Mobile publishing is huge right now. And why wouldn’t it be. With approximately 1.6 million Internet-enabled cell phones in circulation in the U.S. alone, publishers would be crazy not to post their articles and other content on mobile platforms.
But mobile versions of news and articles are best offered for free. Publisher Hachette Filipacchi figured that out and launched or is in the process of launching mobile sites for five of its magazines, including Elle, Shock and Car and Driver, that will be completely advertiser supported. Businessweek and Runner’s World are other publications that recently announced an advertiser-supported mobile endeavor to be offered free to consumers. But for those publishers still charging monthly subscriptions for mobile magazines, here’s why that content needs to be free.
Decades after the first mobile phone was introduced, users finally are being offered plans that allow them plenty of talk time for reasonable monthly fees. That said, phone companies have found ways to nickel and dime us. Monthly Internet charges of $15 a month are the norm, as is a $5 a month unlimited text messaging usage fee, and then there’s the $1.99 a month some will spend for a ringtone, another $1.99 a month for a call tone, $1.99 for a screensaver, a $10 a month fee for unlimited picture downloads … you get the idea.
The nickel and dime-ing leaves little left-over, especially for teens with limited budgets, to pay for magazine articles that more than likely can be read for free on the Internet. Still, there’s lots of money to be made by publishers in the mobile sphere. For one, they can offer their own screensavers, wallpapers, picture downloads and ringtones for nominal fees, and many are. And, as far as news articles and text messaging alerts go, there are plenty of advertisers willing to sponsor such content enabling publishers to offer it for FREE.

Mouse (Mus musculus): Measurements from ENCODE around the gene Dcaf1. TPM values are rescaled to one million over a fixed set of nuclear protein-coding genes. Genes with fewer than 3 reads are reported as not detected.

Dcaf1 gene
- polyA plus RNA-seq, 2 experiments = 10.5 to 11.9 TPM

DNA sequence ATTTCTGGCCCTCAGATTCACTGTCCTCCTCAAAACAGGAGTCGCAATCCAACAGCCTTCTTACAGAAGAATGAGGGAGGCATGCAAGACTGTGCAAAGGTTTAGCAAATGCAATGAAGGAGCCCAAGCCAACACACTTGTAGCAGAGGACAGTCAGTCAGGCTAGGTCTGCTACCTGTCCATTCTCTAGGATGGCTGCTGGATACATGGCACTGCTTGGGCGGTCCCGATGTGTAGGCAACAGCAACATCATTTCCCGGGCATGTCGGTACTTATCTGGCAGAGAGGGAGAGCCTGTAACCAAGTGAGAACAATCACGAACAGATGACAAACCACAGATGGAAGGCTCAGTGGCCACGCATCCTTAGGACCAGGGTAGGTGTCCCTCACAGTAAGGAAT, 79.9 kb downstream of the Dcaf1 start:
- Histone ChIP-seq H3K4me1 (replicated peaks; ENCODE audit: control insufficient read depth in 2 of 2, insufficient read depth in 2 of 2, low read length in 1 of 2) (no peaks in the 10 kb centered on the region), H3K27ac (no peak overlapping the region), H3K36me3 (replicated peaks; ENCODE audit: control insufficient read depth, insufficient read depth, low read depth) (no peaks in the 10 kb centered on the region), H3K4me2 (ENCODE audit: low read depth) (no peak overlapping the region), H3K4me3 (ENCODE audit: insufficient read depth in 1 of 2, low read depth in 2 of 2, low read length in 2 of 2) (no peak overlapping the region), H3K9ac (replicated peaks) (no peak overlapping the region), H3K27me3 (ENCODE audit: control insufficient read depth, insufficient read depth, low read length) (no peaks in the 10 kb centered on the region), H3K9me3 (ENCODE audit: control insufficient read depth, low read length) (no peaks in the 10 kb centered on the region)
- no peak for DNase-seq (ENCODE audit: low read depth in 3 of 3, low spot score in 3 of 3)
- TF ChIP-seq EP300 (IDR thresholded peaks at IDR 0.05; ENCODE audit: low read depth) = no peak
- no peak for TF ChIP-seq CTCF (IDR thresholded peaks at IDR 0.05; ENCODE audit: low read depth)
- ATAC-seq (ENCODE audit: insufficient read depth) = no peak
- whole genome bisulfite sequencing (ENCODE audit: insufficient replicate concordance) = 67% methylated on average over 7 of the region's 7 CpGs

Laura Marriott, the executive director of the Mobile Marketing Association, recently told Folio: Publishing Technology that marketers are spending upwards of $78 million a year on mobile advertising and that dollar amount is likely to grow in the years to come.
Similarly, Tom Burgess, CEO of Third Screen Media, an ad network devoted to the mobile medium, told Media Post earlier this year that mobile phones are more inherently personal than any other medium and conducive to effective ad targeting. And personalization, targeted marketing and interactive marketing are all key to successful mobile advertising, says Marriott, and publishers willing to work with marketers to achieve the targeted interaction they seek will more than likely reap the benefits of those ad dollars into the future.